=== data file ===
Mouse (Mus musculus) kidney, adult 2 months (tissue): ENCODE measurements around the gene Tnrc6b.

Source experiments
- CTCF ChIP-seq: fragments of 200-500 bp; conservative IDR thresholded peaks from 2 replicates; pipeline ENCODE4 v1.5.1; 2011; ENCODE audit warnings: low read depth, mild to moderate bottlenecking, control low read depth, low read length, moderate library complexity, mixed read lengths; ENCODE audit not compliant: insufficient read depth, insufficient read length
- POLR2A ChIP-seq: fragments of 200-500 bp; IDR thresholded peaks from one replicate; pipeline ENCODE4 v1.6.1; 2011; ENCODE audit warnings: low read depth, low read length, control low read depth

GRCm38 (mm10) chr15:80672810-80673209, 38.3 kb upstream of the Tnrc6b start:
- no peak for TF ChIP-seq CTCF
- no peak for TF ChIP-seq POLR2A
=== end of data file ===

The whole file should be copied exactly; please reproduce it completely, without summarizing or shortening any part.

Mouse (Mus musculus) kidney, adult 2 months (tissue): ENCODE measurements around the gene Tnrc6b.

Source experiments
- CTCF ChIP-seq: fragments of 200-500 bp; conservative IDR thresholded peaks from 2 replicates; pipeline ENCODE4 v1.5.1; 2011; ENCODE audit warnings: low read depth, mild to moderate bottlenecking, control low read depth, low read length, moderate library complexity, mixed read lengths; ENCODE audit not compliant: insufficient read depth, insufficient read length
- POLR2A ChIP-seq: fragments of 200-500 bp; IDR thresholded peaks from one replicate; pipeline ENCODE4 v1.6.1; 2011; ENCODE audit warnings: low read depth, low read length, control low read depth

GRCm38 (mm10) chr15:80672810-80673209, 38.3 kb upstream of the Tnrc6b start:
- no peak for TF ChIP-seq CTCF
- no peak for TF ChIP-seq POLR2A